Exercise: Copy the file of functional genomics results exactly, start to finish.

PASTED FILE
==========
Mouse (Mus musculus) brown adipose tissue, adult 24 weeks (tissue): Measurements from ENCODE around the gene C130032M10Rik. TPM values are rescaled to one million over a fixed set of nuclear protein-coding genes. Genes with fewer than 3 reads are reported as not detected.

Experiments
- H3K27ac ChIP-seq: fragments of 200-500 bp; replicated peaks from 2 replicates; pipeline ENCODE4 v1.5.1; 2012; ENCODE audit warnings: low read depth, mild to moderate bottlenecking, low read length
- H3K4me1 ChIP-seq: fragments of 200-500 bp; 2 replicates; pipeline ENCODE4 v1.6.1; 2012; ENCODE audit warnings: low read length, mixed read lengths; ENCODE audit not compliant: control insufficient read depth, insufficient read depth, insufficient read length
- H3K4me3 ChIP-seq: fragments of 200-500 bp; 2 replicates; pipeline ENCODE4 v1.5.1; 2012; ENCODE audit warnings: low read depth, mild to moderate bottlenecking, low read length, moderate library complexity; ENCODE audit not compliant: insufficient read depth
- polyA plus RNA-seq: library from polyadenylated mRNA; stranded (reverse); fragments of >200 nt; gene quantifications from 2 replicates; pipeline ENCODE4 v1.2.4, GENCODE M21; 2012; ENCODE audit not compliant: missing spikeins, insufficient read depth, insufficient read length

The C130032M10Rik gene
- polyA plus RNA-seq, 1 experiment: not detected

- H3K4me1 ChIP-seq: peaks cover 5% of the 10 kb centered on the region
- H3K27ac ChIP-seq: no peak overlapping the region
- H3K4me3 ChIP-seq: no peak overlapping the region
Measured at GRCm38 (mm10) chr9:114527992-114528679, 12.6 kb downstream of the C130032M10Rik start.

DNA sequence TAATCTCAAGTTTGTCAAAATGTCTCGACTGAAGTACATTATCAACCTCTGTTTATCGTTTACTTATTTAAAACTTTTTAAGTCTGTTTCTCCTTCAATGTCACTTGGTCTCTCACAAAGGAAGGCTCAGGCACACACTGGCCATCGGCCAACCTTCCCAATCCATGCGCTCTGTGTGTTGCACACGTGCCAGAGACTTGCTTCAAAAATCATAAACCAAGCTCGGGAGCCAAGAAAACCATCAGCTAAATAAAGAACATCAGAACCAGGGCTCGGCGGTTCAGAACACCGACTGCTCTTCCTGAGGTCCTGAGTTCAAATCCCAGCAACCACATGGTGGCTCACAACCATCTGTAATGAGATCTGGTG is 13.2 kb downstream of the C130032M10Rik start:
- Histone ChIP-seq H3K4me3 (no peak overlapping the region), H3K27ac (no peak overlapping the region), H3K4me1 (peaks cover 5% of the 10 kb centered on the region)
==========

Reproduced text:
Mouse (Mus musculus) brown adipose tissue, adult 24 weeks (tissue): Measurements from ENCODE around the gene C130032M10Rik. TPM values are rescaled to one million over a fixed set of nuclear protein-coding genes. Genes with fewer than 3 reads are reported as not detected.

Experiments
- H3K27ac ChIP-seq: fragments of 200-500 bp; replicated peaks from 2 replicates; pipeline ENCODE4 v1.5.1; 2012; ENCODE audit warnings: low read depth, mild to moderate bottlenecking, low read length
- H3K4me1 ChIP-seq: fragments of 200-500 bp; 2 replicates; pipeline ENCODE4 v1.6.1; 2012; ENCODE audit warnings: low read length, mixed read lengths; ENCODE audit not compliant: control insufficient read depth, insufficient read depth, insufficient read length
- H3K4me3 ChIP-seq: fragments of 200-500 bp; 2 replicates; pipeline ENCODE4 v1.5.1; 2012; ENCODE audit warnings: low read depth, mild to moderate bottlenecking, low read length, moderate library complexity; ENCODE audit not compliant: insufficient read depth
- polyA plus RNA-seq: library from polyadenylated mRNA; stranded (reverse); fragments of >200 nt; gene quantifications from 2 replicates; pipeline ENCODE4 v1.2.4, GENCODE M21; 2012; ENCODE audit not compliant: missing spikeins, insufficient read depth, insufficient read length

The C130032M10Rik gene
- polyA plus RNA-seq, 1 experiment: not detected

- H3K4me1 ChIP-seq: peaks cover 5% of the 10 kb centered on the region
- H3K27ac ChIP-seq: no peak overlapping the region
- H3K4me3 ChIP-seq: no peak overlapping the region
Measured at GRCm38 (mm10) chr9:114527992-114528679, 12.6 kb downstream of the C130032M10Rik start.

DNA sequence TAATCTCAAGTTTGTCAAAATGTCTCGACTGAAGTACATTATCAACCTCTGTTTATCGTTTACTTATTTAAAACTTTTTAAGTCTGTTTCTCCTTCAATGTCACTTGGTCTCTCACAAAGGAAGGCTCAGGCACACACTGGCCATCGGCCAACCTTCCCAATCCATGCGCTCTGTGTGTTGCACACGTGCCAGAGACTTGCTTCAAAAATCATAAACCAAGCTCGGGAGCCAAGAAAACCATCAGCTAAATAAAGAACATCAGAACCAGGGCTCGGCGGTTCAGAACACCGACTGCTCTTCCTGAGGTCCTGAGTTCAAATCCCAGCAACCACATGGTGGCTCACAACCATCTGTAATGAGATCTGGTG is 13.2 kb downstream of the C130032M10Rik start:
- Histone ChIP-seq H3K4me3 (no peak overlapping the region), H3K27ac (no peak overlapping the region), H3K4me1 (peaks cover 5% of the 10 kb centered on the region)